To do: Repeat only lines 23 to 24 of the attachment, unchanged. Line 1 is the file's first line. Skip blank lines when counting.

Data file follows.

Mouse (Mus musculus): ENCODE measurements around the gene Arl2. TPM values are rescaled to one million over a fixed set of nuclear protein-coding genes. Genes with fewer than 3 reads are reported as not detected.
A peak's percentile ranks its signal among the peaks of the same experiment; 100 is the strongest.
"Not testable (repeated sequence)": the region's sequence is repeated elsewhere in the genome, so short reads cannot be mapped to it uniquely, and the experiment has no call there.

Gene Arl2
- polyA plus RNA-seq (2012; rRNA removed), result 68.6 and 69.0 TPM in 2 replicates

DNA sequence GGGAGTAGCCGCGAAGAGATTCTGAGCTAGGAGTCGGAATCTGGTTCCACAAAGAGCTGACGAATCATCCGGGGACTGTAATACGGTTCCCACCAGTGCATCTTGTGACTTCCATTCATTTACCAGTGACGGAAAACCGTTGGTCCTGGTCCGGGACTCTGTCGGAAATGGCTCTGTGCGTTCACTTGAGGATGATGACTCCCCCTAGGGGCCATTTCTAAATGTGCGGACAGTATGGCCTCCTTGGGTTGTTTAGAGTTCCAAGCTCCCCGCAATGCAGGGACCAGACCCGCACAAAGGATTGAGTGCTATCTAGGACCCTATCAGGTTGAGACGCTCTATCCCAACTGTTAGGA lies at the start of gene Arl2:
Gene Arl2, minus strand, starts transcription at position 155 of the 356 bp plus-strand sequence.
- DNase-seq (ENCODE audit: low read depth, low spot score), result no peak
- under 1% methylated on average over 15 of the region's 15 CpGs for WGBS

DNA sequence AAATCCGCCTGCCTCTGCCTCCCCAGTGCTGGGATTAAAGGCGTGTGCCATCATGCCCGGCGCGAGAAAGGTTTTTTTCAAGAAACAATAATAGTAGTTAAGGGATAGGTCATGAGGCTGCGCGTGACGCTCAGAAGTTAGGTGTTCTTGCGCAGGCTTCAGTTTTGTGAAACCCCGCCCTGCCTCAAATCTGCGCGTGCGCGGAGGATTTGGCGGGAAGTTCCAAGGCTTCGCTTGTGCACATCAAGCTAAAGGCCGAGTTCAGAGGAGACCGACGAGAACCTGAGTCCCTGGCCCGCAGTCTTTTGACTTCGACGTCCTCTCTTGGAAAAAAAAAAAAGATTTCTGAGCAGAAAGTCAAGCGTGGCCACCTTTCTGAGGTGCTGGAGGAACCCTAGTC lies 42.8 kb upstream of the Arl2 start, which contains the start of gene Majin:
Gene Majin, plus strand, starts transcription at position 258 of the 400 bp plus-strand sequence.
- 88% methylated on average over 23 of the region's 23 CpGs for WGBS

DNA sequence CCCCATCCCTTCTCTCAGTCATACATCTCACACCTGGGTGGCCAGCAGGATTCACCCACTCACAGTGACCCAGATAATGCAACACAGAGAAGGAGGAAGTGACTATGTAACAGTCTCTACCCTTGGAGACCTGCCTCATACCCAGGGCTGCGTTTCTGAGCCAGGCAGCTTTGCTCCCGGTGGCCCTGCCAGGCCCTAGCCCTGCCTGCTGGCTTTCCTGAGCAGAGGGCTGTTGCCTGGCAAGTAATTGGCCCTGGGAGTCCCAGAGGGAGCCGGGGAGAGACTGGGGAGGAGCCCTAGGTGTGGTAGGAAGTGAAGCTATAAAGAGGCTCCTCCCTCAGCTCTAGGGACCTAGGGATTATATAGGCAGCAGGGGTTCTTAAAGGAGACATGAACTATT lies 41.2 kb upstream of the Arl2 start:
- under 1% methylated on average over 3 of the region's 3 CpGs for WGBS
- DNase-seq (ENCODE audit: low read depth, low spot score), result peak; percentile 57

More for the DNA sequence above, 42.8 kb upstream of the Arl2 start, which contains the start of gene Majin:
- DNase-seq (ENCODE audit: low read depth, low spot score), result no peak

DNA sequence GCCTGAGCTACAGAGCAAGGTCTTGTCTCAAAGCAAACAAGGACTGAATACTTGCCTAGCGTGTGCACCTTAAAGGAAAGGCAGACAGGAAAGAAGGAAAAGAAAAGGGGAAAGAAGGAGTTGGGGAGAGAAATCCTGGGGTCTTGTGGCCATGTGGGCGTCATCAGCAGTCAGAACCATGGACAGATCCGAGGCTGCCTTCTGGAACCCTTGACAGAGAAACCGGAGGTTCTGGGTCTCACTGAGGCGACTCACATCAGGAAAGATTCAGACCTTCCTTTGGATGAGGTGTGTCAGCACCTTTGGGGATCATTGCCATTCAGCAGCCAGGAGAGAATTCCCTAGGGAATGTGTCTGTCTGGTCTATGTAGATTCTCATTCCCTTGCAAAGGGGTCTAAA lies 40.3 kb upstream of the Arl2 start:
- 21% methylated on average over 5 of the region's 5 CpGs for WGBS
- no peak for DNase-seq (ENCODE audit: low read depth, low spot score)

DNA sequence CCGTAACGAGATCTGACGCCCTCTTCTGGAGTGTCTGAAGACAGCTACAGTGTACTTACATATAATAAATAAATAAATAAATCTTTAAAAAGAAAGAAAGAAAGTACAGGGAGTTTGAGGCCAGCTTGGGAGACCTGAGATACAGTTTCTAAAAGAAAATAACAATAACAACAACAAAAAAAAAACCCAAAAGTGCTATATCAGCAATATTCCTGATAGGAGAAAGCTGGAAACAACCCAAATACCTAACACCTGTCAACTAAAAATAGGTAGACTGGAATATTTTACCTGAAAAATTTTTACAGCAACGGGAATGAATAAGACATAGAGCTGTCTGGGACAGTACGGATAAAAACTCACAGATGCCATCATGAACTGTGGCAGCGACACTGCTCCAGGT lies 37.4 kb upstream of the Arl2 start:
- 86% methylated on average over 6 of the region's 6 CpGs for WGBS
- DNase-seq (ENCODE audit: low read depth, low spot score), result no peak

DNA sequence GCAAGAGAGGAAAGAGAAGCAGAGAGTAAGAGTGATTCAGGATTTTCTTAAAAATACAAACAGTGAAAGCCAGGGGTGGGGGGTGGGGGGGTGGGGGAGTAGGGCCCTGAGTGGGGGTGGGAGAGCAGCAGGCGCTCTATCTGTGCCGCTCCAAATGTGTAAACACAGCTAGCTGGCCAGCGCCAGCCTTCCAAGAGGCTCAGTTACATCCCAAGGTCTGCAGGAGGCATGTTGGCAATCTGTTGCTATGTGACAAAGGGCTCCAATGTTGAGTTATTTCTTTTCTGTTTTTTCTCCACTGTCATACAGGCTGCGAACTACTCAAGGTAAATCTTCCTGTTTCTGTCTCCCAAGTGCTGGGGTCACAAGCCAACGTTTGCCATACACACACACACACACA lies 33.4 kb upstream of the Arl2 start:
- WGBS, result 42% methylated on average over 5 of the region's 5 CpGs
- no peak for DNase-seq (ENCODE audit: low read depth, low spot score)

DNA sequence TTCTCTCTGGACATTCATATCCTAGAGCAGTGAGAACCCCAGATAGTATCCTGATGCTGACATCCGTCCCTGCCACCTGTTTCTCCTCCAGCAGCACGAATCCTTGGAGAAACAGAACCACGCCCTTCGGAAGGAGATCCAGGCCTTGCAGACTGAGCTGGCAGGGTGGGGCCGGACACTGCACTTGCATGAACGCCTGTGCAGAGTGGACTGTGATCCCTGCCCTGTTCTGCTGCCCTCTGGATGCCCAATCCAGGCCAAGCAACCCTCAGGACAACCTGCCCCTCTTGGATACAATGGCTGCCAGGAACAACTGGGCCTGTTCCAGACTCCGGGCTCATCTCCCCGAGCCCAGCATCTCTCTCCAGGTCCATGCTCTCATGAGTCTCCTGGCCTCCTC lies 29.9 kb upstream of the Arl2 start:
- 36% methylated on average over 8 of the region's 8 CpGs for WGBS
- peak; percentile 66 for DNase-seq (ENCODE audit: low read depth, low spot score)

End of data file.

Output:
- DNase-seq (ENCODE audit: low read depth, low spot score), result no peak

DNA sequence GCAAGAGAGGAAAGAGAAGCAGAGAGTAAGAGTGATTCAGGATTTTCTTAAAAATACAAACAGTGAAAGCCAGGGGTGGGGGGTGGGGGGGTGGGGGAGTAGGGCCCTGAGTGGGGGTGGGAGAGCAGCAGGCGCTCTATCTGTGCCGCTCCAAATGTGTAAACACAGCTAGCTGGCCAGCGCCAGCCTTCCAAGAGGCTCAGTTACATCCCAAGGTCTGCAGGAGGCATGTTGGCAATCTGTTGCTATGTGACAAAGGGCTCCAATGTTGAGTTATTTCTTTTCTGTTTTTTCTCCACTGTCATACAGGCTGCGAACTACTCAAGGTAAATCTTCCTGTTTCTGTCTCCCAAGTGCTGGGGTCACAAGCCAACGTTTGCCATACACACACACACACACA lies 33.4 kb upstream of the Arl2 start: